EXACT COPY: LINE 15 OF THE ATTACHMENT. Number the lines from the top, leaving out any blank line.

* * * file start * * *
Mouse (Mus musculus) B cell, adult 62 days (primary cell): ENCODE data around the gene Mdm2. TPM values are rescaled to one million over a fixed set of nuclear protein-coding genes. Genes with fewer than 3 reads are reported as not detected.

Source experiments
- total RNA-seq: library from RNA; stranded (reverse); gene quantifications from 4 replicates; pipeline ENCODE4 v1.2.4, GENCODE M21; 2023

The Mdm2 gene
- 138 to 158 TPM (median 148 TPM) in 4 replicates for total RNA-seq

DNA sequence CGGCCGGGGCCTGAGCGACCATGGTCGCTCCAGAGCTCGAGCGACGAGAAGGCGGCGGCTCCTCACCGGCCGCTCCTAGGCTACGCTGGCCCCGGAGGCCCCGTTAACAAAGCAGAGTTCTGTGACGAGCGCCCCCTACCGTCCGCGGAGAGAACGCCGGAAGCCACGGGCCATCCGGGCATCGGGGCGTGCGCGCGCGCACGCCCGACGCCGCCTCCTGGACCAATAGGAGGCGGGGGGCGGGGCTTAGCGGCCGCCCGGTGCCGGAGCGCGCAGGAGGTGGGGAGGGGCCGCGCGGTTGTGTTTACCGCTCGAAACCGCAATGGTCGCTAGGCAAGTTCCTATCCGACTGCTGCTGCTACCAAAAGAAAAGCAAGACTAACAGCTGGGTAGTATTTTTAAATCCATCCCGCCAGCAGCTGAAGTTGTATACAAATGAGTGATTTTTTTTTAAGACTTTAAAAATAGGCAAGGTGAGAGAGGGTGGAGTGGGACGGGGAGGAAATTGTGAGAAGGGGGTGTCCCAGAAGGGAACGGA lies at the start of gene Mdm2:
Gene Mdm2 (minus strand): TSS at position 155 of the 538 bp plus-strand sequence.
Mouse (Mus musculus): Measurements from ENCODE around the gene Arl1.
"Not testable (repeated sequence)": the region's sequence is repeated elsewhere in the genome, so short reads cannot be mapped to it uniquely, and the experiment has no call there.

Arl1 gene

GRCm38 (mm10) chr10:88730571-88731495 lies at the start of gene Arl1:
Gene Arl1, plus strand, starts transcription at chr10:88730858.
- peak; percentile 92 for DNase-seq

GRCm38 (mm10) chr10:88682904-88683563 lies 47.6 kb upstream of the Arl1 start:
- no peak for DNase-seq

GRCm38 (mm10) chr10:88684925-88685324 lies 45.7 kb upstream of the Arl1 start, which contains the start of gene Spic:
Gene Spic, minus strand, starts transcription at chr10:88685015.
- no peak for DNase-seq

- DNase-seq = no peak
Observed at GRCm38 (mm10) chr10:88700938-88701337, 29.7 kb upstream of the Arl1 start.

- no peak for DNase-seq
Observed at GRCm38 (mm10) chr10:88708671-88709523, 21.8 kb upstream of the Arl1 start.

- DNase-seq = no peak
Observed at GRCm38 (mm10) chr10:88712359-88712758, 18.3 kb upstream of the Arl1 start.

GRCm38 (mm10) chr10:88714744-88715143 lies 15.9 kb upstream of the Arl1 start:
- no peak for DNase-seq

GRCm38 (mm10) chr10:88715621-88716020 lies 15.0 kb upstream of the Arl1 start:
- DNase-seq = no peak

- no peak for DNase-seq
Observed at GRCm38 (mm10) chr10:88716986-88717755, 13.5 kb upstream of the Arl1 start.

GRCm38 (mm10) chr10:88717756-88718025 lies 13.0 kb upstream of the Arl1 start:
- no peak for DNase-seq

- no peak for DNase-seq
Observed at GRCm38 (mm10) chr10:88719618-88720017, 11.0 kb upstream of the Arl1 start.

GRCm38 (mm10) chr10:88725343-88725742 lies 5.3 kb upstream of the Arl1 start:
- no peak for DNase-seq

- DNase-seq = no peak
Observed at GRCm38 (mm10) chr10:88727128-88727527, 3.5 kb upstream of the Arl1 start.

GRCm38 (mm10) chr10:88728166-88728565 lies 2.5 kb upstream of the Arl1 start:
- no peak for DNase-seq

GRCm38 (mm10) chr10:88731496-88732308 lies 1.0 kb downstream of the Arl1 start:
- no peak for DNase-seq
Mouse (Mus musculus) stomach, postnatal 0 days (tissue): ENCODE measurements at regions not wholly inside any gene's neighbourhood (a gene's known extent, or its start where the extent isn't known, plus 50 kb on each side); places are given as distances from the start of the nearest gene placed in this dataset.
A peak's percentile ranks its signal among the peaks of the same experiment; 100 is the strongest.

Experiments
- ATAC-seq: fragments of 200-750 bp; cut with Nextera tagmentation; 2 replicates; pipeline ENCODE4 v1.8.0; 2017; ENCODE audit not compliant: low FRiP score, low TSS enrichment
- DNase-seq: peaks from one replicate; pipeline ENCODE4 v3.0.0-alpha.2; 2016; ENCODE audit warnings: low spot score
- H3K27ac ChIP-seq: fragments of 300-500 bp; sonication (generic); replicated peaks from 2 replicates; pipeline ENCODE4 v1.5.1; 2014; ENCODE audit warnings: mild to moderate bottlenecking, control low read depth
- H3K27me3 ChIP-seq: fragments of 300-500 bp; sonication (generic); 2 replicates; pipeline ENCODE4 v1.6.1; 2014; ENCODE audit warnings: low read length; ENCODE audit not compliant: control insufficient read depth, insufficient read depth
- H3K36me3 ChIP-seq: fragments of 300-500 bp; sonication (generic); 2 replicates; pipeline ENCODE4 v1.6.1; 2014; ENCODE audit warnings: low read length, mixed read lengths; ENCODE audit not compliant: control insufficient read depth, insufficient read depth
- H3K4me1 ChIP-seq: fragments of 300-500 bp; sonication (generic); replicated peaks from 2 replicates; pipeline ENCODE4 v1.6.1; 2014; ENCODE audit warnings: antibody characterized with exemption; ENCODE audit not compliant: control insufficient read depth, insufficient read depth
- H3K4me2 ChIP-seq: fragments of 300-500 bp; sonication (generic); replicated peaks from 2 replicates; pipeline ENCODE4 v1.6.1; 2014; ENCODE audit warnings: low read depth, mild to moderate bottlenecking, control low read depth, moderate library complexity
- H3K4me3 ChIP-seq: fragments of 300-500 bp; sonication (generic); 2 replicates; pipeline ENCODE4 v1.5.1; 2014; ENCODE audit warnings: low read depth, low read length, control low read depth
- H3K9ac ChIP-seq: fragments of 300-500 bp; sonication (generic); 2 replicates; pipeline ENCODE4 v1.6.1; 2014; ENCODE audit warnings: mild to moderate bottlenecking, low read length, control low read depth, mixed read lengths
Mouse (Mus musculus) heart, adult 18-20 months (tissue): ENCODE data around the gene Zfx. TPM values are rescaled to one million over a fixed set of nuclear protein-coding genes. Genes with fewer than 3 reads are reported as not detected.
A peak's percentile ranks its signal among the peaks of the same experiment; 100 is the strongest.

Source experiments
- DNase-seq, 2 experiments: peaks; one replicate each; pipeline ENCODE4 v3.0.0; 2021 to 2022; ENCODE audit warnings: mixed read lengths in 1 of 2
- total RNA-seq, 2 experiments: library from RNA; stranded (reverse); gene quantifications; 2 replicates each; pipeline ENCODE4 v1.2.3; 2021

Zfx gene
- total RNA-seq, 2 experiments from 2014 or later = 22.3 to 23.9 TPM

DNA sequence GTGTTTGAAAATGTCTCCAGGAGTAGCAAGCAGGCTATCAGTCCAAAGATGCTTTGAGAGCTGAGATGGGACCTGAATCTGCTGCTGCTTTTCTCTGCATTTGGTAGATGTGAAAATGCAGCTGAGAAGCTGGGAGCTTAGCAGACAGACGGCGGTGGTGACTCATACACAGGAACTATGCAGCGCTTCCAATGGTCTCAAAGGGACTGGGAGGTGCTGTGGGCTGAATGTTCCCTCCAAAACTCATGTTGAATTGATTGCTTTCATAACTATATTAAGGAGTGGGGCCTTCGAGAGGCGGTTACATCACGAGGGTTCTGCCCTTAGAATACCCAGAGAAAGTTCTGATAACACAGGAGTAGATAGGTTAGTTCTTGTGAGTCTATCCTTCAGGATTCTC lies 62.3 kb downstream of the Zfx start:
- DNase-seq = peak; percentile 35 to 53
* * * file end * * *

- no peak for DNase-seq